Researchers discover new bacterium causing tick-borne ehrlichiosis in Wisconsin, Minnesota
In fact, a multi-institutional collaboration with the Mayo Clinic, Centers for Disease Control and Prevention (CDC), University of Wisconsin and University of Minnesota presented the finding in the New England Journal of Medicine. Two CDC veterinarians, Drs. Kristina McElroy and Jennifer McQuiston, were cited as authors in the 24-person research team making the discovery.
The new bacterium from Ixodes scapularis (deer ticks) has not yet been named, but it has infected more than 25 people in Minnesota and Wisconsin. The bacterium causes a feverish illness in people, the researchers say. Culture and genetic analyses were used to identify the new bacterium, according to a report from the Mayo Clinic.
"Before this report, human ehrlichiosis was thought to be very rare or absent in Minnesota and Wisconsin," says Bobbi Pritt, MD, a Mayo Clinic microbiologist and director of the Clinical Parasitology and Virology Laboratories who helped coordinate the multi-agency team.
All four patients described in the New England Journal of Medicine article suffered fever and fatigue. One patient, who had already received a bilateral lung transplant, was hospitalized briefly for his illness. All four patients recovered following antibiotic treatment with doxycycline, the drug of choice for treating ehrlichiosis.
"As the deer tick population continues to spread and increase across Wisconsin, we are likely to see increasing incidence of this new infection, just as we have seen with Lyme disease and anaplasmosis which are transmitted by the same tick species," says co-author Susan Paskewitz, PhD, an entomologist at the University of Wisconsin-Madison.
While thousands of blood samples from multiple U.S. states have been screened, the bacterium has been detected only in specimens collected from Wisconsin and Minnesota. Thousands of ticks from multiple states have also been analyzed, and only those from the two states have been confirmed as carriers.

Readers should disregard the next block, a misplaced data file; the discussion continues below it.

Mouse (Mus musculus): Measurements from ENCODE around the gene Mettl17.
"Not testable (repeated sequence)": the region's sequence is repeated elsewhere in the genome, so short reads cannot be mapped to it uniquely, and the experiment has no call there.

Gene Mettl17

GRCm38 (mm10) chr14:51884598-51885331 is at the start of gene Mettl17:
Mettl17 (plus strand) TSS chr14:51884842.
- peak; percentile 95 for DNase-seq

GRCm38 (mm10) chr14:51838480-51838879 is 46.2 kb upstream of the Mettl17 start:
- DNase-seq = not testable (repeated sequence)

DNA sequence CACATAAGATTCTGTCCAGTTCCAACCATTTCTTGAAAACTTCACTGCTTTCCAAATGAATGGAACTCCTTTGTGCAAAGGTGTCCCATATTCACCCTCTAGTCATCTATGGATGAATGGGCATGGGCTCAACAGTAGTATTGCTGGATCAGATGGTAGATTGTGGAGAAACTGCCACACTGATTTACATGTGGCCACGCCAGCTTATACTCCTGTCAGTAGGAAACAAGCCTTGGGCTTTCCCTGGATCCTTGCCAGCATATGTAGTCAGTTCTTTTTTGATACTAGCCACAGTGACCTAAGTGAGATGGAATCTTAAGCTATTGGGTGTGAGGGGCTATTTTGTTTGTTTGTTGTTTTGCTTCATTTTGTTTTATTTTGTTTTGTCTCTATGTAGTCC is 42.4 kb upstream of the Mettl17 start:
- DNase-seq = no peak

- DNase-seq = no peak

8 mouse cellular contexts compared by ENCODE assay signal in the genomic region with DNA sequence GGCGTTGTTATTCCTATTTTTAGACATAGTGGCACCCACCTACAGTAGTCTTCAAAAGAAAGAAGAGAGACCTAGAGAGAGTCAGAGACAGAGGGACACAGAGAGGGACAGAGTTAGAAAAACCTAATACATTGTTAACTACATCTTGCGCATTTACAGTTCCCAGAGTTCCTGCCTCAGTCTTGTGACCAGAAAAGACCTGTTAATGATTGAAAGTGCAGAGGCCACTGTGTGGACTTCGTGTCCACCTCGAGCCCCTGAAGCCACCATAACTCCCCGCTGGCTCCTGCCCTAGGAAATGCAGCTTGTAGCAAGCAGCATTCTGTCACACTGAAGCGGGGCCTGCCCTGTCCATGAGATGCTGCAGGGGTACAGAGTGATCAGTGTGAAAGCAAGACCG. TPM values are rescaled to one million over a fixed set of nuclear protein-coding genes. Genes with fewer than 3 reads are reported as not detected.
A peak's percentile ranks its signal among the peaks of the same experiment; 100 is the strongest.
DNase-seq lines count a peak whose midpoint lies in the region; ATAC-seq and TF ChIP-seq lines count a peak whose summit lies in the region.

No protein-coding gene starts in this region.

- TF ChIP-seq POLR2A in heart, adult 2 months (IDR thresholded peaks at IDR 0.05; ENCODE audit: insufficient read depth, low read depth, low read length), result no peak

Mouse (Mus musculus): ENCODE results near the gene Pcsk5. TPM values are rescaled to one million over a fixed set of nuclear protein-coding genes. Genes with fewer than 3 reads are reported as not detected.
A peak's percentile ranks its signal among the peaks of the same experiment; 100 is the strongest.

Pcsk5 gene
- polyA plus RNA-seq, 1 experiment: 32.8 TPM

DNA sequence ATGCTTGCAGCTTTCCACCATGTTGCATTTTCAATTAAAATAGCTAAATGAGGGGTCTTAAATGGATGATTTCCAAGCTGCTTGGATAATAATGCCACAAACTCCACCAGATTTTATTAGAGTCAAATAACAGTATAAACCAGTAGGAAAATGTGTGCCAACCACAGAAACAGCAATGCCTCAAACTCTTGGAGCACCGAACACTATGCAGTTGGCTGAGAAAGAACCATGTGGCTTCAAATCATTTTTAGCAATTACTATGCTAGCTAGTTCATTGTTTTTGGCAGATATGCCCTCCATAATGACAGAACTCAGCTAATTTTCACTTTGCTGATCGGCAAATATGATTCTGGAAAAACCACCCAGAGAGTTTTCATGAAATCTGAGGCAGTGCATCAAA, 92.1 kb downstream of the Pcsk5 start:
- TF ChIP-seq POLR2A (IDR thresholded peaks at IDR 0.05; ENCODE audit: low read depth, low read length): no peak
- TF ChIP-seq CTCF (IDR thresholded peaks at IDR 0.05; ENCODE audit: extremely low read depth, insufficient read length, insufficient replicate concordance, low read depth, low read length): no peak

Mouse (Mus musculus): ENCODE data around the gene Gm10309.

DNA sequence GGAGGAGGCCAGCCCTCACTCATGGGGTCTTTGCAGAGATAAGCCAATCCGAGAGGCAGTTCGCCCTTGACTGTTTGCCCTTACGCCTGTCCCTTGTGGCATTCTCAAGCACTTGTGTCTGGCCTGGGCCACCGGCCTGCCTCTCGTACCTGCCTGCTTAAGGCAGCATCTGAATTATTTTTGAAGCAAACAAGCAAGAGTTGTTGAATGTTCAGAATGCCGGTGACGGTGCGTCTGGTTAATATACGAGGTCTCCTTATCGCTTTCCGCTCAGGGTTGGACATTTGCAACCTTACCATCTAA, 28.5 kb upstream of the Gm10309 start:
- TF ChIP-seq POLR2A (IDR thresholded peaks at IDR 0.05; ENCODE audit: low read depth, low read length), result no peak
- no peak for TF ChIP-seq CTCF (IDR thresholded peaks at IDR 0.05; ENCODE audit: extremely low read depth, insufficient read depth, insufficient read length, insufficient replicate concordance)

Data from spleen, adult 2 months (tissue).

Traditional blood antibody tests may offer misleading results and fail to accurately identify the new species, the researchers report. But a specific antibody test for the new bacterium has been developed by CDC but isn't widely available. However, a molecular blood test that detects DNA from the new Ehrlichia species is the preferred method for detecting this disease in symptomatic patients.
Genetically, the new bacterium bears closest similarity to another species of Ehrlichia -- E. muris -- that infects small rodents and deer in Eastern Europe and Asia. E. muris rarely infects humans, and no cases have been reported in North America.
Other authors include Lynne M. Sloan; Matthew Binnicker, PhD; Scott Cunningham; Mark Wilhelm, MD; and Robin Patel, MD, all of Mayo Clinic; Ulrike Munderloh, PhD, and Curtis M. Nelson, both of the University of Minnesota; David Neitzel and Gongping Liu, PhD, both of the Minnesota Department of Health; Diep Hoang Johnson; Jevon McFadden, MD; Christopher Steward; and Jeffrey Davis, MD, all of the Wisconsin Division of Public Health; Joni Franson; Scott Martin, MD; and Vipul Trivedi, MD, all of Mayo Clinic Health System in Eau Claire; Kay Bogumill, RN, of the Eau Claire County Health Department; Mary Bjorgaard, RN, of the Burnett County (Wis.) Department of Health and Human Services; David Warshauer, PhD, of the Wisconsin State Laboratory of Hygiene; Kristina McElroy, DVM; William Nicholson, PhD; Jennifer McQuiston, DVM; and Marina Eremeeva, MD, PhD, ScD, all of the Centers for Disease Control and Prevention.